The reason I used Vortex*Vortex is this is the maximum number that you could possibly link.

If you have Vortex 2, You can Link AA, AB, BA, BB
If you have Vortex 3, You can link AAA, AAB..... BBB etc.


Without this sounding rude, Do you understand what I'm after or is my explanation still "iffy" Not sure if I'm just explaining it silly while tired or there's a misunderstanding.

Think the best way to explain it would be:

I'm trying to shrink this code into a single test case in which '1' '2' '3'...'XXX' isn't directly hardcoded, but taken from an increasing variable. Thus any item between '1' and '200' will show up as:
Node XXX found at YYY

int FindRoute()
{

	for  (y = 0; y <= (Vortex*Vortex); y++)
	{

		if (Input[2][y] == '1')
		{
		printf("Node %c found at %d\n", Input[2][y], y);
		}

		if (Input[2][y] == '2')
		{
		printf("Node %c found at %d\n", Input[2][y], y);
		}

		if (Input[2][y] == '3')
		{
		printf("Node %c found at %d\n", Input[2][y], y);
		}

		if (Input[2][y] == '4')
		{
		printf("Node %c found at %d\n", Input[2][y], y);
		}

		if (Input[2][y] == '5')
		{
		printf("Node %c found at %d\n", Input[2][y], y);
		}

		if (Input[2][y] == '6')
		{
		printf("Node %c found at %d\n", Input[2][y], y);
		}
		

  
	}

 printf("End");
}

Thankies again Steph ^.^

I agree that Vortex * Vortex is the maximum number you could have, but you know how many you had, why not use that number instead of looping beyond what really makes any sense.

Is there another criteria (besides not zero) that you want to use to select which ones print?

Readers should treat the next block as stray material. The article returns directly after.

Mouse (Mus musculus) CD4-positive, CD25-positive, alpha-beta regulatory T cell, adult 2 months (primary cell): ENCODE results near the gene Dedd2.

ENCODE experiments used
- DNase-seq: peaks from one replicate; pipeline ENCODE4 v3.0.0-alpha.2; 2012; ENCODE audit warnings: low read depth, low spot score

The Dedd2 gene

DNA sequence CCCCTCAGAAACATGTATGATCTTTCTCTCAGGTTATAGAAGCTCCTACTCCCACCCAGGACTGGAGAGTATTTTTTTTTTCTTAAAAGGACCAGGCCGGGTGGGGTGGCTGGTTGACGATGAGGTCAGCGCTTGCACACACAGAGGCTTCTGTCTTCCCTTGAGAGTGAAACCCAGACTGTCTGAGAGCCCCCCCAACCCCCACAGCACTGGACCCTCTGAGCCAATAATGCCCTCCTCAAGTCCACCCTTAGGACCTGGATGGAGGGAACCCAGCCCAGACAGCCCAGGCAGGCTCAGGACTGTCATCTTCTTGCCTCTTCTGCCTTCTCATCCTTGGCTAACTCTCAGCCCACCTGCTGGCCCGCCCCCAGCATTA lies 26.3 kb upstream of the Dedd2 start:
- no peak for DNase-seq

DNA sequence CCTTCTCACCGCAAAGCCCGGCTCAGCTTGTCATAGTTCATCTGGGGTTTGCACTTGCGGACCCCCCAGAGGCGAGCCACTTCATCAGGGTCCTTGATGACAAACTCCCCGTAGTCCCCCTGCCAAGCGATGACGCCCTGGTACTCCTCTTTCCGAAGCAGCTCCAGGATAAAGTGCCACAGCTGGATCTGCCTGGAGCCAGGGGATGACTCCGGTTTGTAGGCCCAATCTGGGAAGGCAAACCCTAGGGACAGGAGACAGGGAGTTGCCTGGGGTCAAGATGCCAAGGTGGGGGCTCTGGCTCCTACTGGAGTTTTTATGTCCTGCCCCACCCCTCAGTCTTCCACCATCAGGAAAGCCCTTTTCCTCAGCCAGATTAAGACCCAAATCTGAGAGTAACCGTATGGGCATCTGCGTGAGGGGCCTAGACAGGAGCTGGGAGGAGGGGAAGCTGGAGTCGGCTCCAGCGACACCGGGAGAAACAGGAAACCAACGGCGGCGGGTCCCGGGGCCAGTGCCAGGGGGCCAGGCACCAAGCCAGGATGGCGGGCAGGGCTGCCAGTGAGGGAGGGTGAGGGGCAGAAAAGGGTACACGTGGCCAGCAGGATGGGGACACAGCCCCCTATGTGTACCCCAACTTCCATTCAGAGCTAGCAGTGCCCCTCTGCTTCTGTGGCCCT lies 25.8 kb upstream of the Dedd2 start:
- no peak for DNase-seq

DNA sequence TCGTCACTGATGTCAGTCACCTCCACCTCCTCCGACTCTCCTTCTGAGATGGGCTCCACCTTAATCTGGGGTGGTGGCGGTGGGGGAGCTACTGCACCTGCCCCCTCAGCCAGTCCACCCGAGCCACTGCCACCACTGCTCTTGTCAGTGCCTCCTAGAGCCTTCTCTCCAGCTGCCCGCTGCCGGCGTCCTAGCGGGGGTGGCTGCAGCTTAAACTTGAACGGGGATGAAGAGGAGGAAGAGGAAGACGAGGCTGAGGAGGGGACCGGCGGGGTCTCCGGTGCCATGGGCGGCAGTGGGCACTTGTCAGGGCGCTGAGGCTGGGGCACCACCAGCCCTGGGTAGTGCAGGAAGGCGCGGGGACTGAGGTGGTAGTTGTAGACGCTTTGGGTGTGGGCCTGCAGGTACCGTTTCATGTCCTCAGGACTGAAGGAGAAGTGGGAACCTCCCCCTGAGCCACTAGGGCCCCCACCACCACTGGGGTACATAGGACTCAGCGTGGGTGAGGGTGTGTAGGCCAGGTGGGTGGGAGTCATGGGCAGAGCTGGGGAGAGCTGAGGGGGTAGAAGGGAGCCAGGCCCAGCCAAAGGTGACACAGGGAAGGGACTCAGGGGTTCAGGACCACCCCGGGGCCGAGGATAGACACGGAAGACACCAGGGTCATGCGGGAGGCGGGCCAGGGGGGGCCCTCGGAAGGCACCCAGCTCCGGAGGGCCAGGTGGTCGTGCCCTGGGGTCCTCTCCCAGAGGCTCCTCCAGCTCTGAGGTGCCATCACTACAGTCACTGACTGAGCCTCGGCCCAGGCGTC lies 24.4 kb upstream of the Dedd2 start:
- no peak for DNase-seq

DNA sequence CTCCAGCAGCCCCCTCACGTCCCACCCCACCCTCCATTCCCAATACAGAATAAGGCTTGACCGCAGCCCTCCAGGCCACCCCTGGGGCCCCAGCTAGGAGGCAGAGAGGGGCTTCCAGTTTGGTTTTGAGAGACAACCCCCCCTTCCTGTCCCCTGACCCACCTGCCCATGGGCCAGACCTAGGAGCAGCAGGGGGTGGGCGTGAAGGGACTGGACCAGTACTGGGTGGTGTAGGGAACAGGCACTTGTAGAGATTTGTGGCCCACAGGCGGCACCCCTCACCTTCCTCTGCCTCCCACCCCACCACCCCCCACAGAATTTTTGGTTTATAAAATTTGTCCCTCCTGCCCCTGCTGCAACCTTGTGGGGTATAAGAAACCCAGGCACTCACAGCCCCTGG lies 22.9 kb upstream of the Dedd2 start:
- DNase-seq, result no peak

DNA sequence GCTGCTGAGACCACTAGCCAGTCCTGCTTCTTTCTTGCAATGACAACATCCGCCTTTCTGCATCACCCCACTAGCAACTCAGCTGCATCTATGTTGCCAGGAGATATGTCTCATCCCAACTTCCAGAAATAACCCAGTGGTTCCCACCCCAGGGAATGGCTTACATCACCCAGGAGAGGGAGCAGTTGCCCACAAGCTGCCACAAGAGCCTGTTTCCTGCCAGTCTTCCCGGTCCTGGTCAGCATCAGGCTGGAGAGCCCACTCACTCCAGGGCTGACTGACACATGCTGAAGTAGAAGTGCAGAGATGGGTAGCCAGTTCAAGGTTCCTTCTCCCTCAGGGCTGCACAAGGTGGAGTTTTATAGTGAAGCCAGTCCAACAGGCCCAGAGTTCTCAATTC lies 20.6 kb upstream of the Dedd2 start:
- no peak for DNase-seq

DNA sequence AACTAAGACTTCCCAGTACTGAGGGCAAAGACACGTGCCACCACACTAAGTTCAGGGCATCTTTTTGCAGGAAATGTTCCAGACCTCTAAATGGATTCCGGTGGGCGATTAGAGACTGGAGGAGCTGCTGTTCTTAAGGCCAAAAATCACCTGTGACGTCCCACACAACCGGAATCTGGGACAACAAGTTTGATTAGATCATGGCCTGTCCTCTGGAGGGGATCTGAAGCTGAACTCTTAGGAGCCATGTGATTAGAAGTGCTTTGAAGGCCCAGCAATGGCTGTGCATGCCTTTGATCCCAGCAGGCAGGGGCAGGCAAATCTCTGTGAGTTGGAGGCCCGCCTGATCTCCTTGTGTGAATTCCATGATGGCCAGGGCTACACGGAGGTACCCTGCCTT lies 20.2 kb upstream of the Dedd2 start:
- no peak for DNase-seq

The lowest value? All nodes having the lowest value?

The highest value? All nodes having the highest value?

The lowest 3 values and the nodes that have any of those values?

You mentioned sorting the array from the highest to the lowest value. Are we looping through the sorted array?

If we are in the sorted array and want low values or high values, why not start on the right end of the array and stop looping when we've gone far enough?

Are you wanting something more like where we print all the '1's first, then the '2's, then the '3's?

If so, you could use brute force (**this is NOT a good idea, but it would work**) with something like:

for (match = '1'; match < '9'; match++) {
    for (y = 0; y < Vortex * Vortex; y++) {
        if (Input[2][y] == match) {
            printf("Node %c found at %d\n", match, y);
        }
    }
}

But sorting the array into the order you want to print it makes a lot more sense.

If you (for some reason) need to be able to print which node it was in from the original input, we could use an index and still sort.

If there are no other criteria as to which nodes need to be printed, the loop I last posted would print everything that was not zero.

You need to be able to explain (at least to yourself) in english what it is you want to print. It would help if you thought about how you might produce the output you want 'by hand' if you had each of the input lines on a 3x5 card.

If so, you could use brute force (**this is NOT a good idea, but it would work**) with something like:

That works perfectly! Thank you! ^.^


Steph